But over time, it dictates the places you should visit, and food you should eat (because they’ll look good on Instagram), and the news that you should follow (because you need to “stay informed”). It’s the first thing you touch when you wake up and the last thing you touch before you sleep.

The worst part? You’re never happy. Doomscrolling and Facebook Depression are real terms that occur due to overexposure to the screen. And research proves that such overexposure causes unhappiness.

But you don’t need research to tell you that. You already feel it in your gut, don’t you?

On average, we spend close to four hours on our phones daily. That’s almost 24 hours each week. That’s like spending your entire Sunday on the phone. No sleep, no hanging out with people you love, no activities that rejuvenate you. Just scrolling through your phone.

Imagine the toll this will take on your mental health three months, six months, one year down the line! I admit, breaking up with your phone is tough. It’s not even advisable. After all, your phone is a useful tool that can increase your productivity.

Separation Isn’t the Solution

What if, instead of breaking up with it, you just spent less time on your phone? Like, 50 percent less? What could you do with those two spare hours?

You could ask your partner how her day was, and pay attention when she answers. You could play with your kids in the park, something they complain you don’t do enough. You could take a quiet walk in the neighborhood.

You can do all this and more because you want to, not because you’re forced to. You can find more time to do what makes you happy. Like working on your side project, meditating, or reading. You can finally learn that you’re enough by yourself.

Doing this doesn’t take much. Just a few simple steps.

  1. Turn off all notifications on your phone so you take control of your attention.
  2. Limit the time you spend while scrolling apps. (If you can’t find the willpower to do it, use app blockers.)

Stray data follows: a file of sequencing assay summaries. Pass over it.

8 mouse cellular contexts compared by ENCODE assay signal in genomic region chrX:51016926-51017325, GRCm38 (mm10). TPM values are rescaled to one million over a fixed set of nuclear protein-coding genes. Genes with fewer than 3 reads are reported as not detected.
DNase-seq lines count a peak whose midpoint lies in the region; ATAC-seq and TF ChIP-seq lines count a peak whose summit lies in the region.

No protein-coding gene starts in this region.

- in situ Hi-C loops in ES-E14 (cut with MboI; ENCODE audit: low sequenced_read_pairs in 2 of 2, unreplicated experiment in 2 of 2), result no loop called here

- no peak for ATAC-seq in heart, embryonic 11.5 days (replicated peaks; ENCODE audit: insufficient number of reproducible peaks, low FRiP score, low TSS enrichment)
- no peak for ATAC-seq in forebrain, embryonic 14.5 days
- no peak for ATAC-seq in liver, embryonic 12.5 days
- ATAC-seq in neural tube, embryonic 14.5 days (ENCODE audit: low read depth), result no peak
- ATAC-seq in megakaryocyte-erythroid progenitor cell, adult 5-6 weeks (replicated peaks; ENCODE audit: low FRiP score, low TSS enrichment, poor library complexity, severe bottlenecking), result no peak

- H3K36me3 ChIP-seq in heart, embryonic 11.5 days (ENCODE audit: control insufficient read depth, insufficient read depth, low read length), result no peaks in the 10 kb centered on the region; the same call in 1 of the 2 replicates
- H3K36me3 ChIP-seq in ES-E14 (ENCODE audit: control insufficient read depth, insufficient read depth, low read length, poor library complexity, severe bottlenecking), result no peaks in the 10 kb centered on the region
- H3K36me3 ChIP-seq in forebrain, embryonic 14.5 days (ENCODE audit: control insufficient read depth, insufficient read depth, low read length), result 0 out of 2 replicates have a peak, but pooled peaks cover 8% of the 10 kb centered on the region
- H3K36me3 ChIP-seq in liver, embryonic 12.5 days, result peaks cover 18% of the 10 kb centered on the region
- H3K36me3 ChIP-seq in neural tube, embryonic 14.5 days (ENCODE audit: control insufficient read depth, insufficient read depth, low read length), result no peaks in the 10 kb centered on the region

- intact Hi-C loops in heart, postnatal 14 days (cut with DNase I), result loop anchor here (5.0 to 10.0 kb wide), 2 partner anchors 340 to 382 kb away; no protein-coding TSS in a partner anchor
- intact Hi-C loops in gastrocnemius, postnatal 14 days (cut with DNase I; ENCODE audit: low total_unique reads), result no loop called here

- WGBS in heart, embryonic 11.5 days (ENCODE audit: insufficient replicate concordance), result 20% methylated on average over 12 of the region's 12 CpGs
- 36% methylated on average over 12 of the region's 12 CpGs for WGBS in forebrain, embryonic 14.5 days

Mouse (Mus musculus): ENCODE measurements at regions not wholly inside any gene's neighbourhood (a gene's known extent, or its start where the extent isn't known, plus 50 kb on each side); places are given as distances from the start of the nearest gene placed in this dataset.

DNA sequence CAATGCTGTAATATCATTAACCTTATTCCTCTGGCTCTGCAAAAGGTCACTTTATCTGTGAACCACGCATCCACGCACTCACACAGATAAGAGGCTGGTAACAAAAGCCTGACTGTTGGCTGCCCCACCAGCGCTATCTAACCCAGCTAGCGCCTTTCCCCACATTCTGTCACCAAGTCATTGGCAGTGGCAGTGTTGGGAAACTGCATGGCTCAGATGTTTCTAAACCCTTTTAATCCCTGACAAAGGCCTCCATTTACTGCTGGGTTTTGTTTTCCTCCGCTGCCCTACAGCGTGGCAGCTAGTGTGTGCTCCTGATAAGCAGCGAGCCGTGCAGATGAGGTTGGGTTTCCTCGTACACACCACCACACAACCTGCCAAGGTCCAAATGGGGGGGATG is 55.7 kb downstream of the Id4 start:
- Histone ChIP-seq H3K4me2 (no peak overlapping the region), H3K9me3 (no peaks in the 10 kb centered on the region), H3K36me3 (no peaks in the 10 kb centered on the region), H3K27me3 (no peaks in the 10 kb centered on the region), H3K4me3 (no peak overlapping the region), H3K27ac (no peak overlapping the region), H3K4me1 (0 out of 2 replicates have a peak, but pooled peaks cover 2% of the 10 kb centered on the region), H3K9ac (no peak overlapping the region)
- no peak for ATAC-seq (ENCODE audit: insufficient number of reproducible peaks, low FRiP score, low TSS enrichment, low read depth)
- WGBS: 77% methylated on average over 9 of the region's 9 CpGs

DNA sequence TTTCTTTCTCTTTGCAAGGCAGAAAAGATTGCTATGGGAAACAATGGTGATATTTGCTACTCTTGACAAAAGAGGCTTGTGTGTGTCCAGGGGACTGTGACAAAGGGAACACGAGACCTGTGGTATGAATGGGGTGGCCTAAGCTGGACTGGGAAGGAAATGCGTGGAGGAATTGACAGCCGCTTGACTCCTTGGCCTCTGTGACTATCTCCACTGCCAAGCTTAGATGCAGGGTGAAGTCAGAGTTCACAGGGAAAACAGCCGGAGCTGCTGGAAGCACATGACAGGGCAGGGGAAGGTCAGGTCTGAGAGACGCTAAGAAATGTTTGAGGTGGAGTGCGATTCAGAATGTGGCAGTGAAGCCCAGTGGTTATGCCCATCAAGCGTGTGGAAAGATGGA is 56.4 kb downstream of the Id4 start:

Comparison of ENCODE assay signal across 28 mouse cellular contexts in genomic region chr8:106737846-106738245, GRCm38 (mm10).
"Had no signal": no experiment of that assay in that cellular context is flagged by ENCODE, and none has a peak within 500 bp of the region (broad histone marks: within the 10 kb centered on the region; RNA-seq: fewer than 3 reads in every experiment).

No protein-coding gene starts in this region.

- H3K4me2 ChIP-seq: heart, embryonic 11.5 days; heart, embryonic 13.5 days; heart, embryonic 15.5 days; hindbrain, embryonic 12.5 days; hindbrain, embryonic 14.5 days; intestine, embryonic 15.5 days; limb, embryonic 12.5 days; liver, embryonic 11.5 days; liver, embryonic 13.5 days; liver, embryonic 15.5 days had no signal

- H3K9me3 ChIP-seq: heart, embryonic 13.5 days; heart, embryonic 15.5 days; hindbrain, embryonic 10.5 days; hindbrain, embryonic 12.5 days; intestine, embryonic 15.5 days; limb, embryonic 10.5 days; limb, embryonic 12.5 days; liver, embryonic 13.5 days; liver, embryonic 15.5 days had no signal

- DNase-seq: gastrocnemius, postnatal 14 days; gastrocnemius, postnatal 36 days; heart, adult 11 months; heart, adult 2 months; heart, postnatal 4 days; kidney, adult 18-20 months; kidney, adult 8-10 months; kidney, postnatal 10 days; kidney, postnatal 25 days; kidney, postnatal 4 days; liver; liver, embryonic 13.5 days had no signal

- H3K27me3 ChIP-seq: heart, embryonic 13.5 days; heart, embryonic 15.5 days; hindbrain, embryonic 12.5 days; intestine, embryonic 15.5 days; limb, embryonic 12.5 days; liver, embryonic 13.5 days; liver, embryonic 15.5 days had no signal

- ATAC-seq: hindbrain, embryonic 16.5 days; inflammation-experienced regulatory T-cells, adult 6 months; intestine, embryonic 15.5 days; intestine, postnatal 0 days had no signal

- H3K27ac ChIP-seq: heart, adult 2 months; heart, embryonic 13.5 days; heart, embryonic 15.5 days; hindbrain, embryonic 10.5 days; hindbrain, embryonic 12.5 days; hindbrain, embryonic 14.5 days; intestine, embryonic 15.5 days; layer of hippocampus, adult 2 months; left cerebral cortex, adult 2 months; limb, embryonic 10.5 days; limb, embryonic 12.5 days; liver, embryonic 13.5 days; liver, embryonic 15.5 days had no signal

3. Have a meaningful phone conversation with one friend instead of texting 20 people with acronyms like “rn,” “ikr,” and “k”.
  4. When you’re done with work, put the phone in a place that’s not easy to reach, so you don’t feel tempted to touch it repeatedly.

This will feel tough in the beginning. You’ll struggle with the thought that everyone has forgotten you. You’ll worry that something could go horribly wrong at work while you were unavailable. You’ll feel like the world is caving in.

But as time goes by, you’ll realize that your fears were misplaced, that they were just False Evidence Appearing Real. If someone really needs you, they’ll call. If they don’t, whatever it is can wait until the next morning.

You, meanwhile, will feel relieved because you have more time to do what you want. You’ll crave validation from yourself more than from others. You’ll lay the bricks to build a life that feels meaningful to you. And in all this, you’ll learn to fall in love with yourself.

All it takes is putting the phone away for a few moments each day and living in the present.

Make Some “Real” Me-Time

I asked David what he had done in the last two months. He said he had taken a vacation to take time off.

“I hope to see some pics of the trip,” I said.

“I barely took any,” David said. “It felt strange, but also liberating. I wasn’t enslaved by the phone. I didn’t worry how much battery was left, how strong the signal was, or whether I should use the landscape or portrait or panoramic lens to capture the snow. I used my own eyes instead of a six-inch screen to soak in the view. I saw the place the way my mom wanted me to see it. I just wish I could’ve seen it with her.”

After our call, I sat quietly for some time. Then I switched off my phone and went for a walk.